seize on this.
In a sound-bite
culture, context and honesty are easily thrown aside. Bishops and spokespeople
need to understand that many in the media are always seeking out anything
negative with which to hammer the Catholic Church. Words must be chosen
extremely carefully. The Church’s enemies don’t give a rip about context or if
you “meant something else.”
Many enemies of
the Church have become masters of the sound bite. David Clohessy, the national director
of the anti-Catholic group SNAP (Survivors Network of those Abused by Priests)
continually rails against bishops who allegedly “ignore, conceal, and enable
heinous child sex crimes.” The words make a great
sound bite; they look good, and they catch people’s attention. Journalists love
this, and many could not care less what the actual facts are.
officials and diocesan spokespeople need to utilize strong, concise, and
engaging sound bites. Such a strategy will not only fortify the Church’s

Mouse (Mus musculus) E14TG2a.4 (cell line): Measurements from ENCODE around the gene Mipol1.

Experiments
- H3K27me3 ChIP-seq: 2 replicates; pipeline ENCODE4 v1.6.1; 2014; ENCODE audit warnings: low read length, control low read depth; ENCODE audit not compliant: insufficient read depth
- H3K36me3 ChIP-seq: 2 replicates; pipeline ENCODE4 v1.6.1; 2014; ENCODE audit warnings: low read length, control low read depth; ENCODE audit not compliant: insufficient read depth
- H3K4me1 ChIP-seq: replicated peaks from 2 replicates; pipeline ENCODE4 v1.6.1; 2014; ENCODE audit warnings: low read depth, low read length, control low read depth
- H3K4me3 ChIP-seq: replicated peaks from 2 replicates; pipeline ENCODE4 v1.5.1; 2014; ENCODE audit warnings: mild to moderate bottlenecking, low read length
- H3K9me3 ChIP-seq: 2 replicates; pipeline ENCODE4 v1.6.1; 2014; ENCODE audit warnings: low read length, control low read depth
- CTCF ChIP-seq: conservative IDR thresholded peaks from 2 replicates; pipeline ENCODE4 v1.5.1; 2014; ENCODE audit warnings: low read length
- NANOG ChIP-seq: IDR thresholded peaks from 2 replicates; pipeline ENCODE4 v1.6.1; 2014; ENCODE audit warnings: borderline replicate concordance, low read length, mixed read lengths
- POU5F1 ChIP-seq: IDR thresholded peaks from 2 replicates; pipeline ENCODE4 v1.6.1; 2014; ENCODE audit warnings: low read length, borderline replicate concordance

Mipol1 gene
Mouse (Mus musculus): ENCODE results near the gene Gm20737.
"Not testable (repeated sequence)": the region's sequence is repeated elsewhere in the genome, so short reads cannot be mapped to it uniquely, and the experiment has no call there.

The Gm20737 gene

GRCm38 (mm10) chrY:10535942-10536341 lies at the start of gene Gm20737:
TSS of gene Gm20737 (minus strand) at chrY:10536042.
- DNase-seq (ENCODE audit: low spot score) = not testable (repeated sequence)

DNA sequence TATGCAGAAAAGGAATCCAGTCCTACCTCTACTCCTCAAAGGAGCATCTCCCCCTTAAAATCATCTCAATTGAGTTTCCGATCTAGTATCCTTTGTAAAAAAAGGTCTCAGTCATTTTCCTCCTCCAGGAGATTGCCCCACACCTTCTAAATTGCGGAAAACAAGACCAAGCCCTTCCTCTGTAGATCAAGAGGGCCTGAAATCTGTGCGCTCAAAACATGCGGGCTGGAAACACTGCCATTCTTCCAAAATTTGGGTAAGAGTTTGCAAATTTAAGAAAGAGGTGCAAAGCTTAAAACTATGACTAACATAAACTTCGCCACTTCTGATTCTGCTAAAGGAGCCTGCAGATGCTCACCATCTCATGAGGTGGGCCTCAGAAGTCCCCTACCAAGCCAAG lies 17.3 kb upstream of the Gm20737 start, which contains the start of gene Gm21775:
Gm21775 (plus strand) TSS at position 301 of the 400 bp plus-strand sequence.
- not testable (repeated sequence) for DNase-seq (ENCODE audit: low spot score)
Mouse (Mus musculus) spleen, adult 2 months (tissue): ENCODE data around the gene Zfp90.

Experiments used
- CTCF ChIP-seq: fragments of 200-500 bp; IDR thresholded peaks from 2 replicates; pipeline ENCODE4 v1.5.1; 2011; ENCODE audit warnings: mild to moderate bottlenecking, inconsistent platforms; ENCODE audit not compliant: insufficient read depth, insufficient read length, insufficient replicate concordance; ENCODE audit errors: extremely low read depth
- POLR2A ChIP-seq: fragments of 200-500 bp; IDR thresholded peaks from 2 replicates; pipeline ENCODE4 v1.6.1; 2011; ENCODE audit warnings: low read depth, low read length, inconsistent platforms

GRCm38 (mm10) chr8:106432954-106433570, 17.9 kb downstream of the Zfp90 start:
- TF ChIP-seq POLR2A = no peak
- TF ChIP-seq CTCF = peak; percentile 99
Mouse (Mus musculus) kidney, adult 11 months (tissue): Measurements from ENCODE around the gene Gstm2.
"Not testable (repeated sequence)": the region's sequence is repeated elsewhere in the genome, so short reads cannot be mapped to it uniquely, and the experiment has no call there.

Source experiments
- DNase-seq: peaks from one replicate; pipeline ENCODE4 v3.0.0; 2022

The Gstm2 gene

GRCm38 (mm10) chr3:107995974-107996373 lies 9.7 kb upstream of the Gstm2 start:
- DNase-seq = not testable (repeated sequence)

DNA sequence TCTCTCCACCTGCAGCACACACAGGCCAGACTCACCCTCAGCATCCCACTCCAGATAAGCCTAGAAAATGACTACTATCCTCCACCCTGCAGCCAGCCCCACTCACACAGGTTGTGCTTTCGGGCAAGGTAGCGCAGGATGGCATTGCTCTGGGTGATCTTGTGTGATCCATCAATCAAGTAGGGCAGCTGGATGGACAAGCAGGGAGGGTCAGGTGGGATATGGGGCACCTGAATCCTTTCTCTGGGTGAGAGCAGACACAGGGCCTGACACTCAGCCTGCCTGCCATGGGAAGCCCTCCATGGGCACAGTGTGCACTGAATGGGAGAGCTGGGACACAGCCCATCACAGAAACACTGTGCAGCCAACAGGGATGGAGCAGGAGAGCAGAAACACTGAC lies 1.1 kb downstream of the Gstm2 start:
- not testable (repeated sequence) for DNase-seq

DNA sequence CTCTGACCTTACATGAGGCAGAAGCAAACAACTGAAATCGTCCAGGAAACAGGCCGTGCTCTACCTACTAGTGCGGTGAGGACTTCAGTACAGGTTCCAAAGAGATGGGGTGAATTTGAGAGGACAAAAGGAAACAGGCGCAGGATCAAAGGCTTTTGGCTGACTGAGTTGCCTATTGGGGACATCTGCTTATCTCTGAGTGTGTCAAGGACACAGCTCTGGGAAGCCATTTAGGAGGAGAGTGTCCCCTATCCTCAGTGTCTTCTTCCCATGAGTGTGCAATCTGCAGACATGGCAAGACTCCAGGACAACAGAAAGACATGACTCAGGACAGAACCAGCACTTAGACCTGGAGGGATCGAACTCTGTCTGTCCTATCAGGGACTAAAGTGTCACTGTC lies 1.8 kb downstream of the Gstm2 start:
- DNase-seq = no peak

struggling public relations, but it will also educate the public about the
unrivaled advances it has taken to protect kids.
A time to strengthen the message
Indeed, the last
two decades have been dark days for the Catholic Church as stories of wretched
abuse by criminal priests have wreaked immeasurable damage to innocent victims.
We must never forget that. Victims must take priority in actions by the Church.
However, as the
Catholic Church in the United States has become nothing less than a punching
bag in the media, the time has come for bishops and Church spokespeople to
become bolder and more media savvy. This includes getting rid of
feeble-sounding and politically correct platitudes that do nothing but portray
the Church as a weak and easy target.
archdiocese recently removed a priest from ministry over an allegation that he